Scientists have expanded the search for technologically advanced extraterrestrial civilizations by monitoring a star-dense region toward the core of our galaxy for a type of signal that could be produced by potential intelligent aliens that until now has been ignored.
Efforts to detect alien technological signatures previously have focused on a narrowband radio signal type concentrated in a limited frequency range or on single unusual transmissions. The new initiative, scientists said on Wednesday, focuses on a different signal type that perhaps could enable advanced civilizations to communicate across the vast distances of interstellar space.
These wideband pulsating signals for which the scientists are monitoring feature repetitive patterns - a series of pulses repeating every 11 to 100 seconds and spread across a few kilohertz, similar to pulses used in radar transmission. The search involves a frequency range covering a bit less than a tenth the width of an average FM radio station.
"The signals searched in our work would belong to the category of deliberate 'we are here' type beacons from alien worlds," said Akshay Suresh, a Cornell University graduate student in astronomy and lead author of a scientific paper published in the Astronomical Journal describing the new effort.
"Aliens may possibly use such beacons for galaxy-wide communications, for which the core of the Milky Way is ideally placed. One may imagine aliens using such transmissions at the speed of light to communicate key events, such as preparations for interstellar migration before the explosive death of a massive star," Suresh added.
The effort, called the Breakthrough Listen Investigation for Periodic Spectral Signals (BLIPSS), is a collaboration between Cornell, the SETI Institute research organization and Breakthrough Listen, a $100 million initiative to search for advanced extraterrestrial life.
"In the realm of searching for extraterrestrial intelligence, or SETI, we embark on a journey to detect signals from technologically advanced extraterrestrial civilizations," said astronomer and study co-author Vishal Gajjar of the SETI Institute and University of California, Berkeley.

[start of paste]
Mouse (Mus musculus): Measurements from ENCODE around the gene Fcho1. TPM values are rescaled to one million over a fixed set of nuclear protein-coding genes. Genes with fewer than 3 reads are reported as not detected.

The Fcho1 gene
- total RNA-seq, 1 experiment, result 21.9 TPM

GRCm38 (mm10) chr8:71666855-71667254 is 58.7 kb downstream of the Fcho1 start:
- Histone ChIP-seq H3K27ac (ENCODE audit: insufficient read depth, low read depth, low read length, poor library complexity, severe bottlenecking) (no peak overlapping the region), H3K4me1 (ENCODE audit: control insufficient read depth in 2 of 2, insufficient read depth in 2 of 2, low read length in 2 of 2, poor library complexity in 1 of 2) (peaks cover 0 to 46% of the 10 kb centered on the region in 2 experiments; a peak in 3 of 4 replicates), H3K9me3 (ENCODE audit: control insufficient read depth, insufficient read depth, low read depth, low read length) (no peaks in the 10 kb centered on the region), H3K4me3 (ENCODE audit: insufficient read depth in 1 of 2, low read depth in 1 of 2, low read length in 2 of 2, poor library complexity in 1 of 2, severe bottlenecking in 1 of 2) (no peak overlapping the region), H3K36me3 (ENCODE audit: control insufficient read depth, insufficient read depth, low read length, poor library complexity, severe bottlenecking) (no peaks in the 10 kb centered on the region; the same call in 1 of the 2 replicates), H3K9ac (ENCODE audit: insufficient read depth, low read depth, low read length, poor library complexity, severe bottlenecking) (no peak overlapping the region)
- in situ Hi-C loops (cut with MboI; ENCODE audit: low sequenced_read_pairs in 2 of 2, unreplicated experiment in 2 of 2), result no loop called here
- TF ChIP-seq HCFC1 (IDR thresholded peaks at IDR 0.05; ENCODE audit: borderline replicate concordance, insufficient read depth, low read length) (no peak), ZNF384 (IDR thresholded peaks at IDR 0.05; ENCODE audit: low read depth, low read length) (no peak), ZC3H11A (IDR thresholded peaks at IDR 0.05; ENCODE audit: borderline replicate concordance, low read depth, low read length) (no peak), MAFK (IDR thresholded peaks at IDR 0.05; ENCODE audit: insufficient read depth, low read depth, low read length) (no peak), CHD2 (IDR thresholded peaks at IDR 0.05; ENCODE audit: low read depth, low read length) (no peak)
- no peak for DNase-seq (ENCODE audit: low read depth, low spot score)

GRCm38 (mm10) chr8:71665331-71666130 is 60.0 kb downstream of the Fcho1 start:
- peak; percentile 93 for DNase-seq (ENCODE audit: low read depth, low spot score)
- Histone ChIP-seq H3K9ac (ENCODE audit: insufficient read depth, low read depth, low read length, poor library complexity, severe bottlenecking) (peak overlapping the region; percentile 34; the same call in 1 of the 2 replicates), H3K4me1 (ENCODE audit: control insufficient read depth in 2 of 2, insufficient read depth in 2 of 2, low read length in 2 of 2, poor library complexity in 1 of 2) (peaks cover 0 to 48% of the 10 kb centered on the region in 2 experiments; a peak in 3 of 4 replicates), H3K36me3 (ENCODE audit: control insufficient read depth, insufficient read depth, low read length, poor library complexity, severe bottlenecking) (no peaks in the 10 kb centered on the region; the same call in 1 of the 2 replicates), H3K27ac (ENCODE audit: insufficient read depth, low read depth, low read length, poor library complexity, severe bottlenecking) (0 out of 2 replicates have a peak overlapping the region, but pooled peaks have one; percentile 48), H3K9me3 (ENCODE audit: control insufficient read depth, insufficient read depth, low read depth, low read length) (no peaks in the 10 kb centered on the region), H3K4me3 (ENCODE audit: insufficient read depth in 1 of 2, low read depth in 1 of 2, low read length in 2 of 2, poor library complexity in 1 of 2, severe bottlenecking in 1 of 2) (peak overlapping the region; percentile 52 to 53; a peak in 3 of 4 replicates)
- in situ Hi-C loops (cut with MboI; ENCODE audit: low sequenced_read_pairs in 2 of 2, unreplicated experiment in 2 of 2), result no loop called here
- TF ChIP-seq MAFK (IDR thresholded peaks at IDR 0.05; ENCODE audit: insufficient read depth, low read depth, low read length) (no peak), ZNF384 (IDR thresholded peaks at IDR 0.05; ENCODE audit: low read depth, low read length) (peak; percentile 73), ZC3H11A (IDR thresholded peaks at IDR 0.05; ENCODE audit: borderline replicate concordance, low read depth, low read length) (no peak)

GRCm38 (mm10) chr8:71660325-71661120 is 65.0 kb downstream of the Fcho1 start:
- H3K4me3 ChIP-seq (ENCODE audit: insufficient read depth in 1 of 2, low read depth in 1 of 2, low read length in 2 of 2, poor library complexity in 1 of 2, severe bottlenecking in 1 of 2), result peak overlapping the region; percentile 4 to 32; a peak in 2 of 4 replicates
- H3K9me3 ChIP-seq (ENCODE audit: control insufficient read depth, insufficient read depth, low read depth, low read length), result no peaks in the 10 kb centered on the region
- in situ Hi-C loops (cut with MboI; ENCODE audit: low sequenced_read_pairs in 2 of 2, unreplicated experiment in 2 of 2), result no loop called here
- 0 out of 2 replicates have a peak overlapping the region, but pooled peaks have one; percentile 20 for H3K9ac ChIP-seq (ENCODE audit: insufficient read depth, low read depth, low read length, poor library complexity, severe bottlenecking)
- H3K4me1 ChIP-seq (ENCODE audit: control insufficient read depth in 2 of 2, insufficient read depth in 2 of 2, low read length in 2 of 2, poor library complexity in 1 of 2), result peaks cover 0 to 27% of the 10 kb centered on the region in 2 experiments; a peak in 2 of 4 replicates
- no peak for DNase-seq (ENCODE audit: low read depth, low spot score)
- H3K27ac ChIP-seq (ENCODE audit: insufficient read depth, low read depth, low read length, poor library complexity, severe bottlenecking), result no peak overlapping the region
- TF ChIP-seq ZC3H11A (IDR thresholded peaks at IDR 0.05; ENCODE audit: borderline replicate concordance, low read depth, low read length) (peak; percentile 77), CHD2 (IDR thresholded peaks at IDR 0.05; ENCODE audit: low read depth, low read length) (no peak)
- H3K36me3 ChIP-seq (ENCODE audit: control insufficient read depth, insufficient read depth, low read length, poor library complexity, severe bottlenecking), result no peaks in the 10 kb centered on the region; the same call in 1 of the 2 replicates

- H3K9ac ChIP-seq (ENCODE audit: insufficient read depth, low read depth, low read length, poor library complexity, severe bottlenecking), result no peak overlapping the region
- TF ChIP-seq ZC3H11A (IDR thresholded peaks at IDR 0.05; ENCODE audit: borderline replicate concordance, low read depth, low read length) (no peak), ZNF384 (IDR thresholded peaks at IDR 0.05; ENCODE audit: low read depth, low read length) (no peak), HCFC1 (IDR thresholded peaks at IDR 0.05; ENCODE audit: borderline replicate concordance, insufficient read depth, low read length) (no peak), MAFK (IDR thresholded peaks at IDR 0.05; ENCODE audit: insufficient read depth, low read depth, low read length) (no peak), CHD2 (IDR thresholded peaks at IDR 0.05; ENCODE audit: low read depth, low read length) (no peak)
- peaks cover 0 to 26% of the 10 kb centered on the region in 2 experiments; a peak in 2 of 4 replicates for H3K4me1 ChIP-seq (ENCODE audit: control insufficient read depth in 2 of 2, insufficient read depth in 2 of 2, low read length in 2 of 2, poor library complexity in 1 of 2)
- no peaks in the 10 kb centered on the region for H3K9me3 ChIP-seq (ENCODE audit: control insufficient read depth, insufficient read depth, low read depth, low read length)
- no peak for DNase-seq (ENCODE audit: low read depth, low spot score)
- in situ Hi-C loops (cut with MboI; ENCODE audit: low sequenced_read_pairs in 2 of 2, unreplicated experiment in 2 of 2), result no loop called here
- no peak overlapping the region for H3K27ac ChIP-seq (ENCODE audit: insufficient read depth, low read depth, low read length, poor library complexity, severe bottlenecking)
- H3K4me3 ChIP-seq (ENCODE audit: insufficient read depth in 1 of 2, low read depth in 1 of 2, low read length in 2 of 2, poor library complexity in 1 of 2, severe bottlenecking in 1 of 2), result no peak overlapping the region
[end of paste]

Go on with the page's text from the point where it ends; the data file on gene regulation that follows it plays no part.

"However, the nature of these signals remains a mystery, leaving us uncertain about their specific characteristics. Hence, it becomes crucial to explore a diverse array of signals that are unlikely to occur naturally in the cosmic environment," Gajjar added.
Using a ground-based radio telescope in West Virginia, BLIPSS has focused upon a sliver of the sky less than one-200th of the area covered by the moon, stretching toward the center of the Milky Way roughly 27,000 light years away. A light year is the distance light travels in a year, 5.9 trillion miles (9.5 trillion km).
This area contains about 8 million stars, Suresh said. If extraterrestrial life forms exist, they presumably would populate rocky planets orbiting in what is called the habitable zone, or Goldilocks zone, around a star - not too hot and not too cold.
The scientists in the various monitoring efforts passively scan for signals of alien beings and do not actively send their own signals advertising our presence on Earth.
"In my opinion, transmission of 'we are here' type beacons comes with the danger of potentially inviting aliens with unknown intentions to the Earth," Suresh said.
Deliberate transmissions to potential aliens from Earth should be considered only if by global consensus humankind deems it safe and appropriate, Gajjar said.
"In my personal opinion, as a relatively young species in the grand cosmic scale, it would be prudent for us to focus on listening and investigating before embarking on deliberate transmissions," Gajjar said. "Furthermore, it is crucial to recognize that sending signals on behalf of the entire Earth raises political and ethical considerations. Presently, it would not be appropriate for a single country or entity to make decisions on behalf of the entire planet."
No aliens yet have been detected in the monitoring efforts.
"Thus far, we have not come across any definitive evidence. However, it's important to note that our exploration has been limited to a relatively small parameter space," Gajjar said.